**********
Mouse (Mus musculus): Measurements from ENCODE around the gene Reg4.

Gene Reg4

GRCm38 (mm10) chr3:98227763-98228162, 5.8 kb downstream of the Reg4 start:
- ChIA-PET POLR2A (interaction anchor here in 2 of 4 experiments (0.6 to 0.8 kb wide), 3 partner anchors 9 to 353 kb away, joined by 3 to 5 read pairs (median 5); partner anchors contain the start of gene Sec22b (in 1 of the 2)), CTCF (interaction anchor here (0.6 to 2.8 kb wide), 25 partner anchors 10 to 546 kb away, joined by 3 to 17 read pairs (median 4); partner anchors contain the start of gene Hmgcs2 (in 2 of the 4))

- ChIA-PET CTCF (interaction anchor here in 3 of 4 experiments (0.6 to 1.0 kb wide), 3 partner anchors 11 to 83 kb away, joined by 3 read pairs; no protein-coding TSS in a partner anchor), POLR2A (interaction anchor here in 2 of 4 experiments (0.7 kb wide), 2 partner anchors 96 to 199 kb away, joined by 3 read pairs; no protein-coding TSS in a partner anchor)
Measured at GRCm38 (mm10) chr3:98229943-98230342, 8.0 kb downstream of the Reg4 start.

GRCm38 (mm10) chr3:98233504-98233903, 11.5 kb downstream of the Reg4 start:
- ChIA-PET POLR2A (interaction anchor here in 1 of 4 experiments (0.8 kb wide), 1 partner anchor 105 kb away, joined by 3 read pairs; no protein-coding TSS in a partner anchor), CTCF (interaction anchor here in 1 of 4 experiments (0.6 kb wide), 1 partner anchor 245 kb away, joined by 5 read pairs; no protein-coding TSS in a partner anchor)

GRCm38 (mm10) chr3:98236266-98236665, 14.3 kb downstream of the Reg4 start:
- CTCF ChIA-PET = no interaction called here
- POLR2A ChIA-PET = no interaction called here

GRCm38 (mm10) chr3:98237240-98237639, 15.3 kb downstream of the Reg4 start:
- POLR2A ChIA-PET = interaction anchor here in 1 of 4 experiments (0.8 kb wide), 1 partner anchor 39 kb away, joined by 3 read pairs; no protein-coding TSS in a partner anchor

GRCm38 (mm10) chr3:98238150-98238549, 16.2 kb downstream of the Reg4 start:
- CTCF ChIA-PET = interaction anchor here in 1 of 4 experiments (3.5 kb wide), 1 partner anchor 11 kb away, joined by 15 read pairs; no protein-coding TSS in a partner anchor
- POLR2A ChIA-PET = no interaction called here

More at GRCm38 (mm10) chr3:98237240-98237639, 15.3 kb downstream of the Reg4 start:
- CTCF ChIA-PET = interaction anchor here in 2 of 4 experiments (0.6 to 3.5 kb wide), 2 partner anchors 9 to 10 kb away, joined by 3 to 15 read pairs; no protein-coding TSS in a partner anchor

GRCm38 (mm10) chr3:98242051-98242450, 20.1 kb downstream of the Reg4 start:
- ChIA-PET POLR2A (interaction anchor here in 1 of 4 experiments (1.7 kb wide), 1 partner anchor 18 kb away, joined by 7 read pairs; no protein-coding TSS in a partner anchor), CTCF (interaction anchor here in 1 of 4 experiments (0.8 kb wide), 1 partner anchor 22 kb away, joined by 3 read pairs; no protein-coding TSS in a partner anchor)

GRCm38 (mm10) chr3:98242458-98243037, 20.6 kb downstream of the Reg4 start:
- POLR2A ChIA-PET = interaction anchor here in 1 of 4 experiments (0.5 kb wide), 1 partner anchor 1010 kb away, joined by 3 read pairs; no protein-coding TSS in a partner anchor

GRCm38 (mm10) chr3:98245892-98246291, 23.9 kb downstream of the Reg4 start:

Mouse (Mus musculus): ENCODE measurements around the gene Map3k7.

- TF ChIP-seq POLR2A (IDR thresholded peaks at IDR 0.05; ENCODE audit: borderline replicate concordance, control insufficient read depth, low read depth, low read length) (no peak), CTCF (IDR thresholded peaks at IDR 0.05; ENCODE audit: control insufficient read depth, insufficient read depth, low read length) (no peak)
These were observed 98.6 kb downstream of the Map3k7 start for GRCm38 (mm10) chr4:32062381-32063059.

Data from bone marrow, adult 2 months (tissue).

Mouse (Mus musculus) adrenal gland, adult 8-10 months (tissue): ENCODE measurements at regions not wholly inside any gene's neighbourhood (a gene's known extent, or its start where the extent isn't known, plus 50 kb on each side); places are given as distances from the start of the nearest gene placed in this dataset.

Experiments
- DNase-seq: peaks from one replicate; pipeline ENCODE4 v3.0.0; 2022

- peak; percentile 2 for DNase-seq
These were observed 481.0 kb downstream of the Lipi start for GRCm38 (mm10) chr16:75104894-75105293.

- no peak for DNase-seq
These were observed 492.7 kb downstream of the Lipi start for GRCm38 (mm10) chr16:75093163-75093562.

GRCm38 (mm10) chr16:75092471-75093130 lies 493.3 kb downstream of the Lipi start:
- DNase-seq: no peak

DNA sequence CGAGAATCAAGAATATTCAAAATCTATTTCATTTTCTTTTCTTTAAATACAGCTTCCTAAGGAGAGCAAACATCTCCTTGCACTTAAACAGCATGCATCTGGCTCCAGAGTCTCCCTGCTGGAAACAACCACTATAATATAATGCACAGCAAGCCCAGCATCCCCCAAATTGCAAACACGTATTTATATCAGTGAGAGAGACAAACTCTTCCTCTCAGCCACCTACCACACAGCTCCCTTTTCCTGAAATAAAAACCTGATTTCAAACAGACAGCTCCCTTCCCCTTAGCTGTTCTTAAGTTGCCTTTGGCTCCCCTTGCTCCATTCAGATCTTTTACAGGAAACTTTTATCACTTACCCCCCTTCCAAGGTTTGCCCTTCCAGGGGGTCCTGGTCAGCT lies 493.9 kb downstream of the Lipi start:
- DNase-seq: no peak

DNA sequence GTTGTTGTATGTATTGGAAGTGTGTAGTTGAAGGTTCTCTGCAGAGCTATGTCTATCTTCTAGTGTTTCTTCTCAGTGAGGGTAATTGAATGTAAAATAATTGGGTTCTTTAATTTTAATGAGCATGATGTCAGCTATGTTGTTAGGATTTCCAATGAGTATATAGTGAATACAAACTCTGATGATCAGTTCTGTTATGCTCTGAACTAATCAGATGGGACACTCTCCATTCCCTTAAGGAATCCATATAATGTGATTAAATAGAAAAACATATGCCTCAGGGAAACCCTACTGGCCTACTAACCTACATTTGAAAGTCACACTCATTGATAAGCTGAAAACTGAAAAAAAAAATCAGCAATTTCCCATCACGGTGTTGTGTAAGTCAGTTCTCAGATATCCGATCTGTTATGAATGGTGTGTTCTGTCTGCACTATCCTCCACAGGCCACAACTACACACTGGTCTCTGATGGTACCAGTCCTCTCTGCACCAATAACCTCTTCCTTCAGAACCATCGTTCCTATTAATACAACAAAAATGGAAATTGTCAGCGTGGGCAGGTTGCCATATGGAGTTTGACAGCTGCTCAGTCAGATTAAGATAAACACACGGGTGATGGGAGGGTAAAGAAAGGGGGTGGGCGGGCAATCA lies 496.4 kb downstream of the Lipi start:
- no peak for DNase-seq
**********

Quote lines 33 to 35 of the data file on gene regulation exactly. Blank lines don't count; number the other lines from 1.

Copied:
- no peak for DNase-seq
These were observed 492.7 kb downstream of the Lipi start for GRCm38 (mm10) chr16:75093163-75093562.

GRCm38 (mm10) chr16:75092471-75093130 lies 493.3 kb downstream of the Lipi start: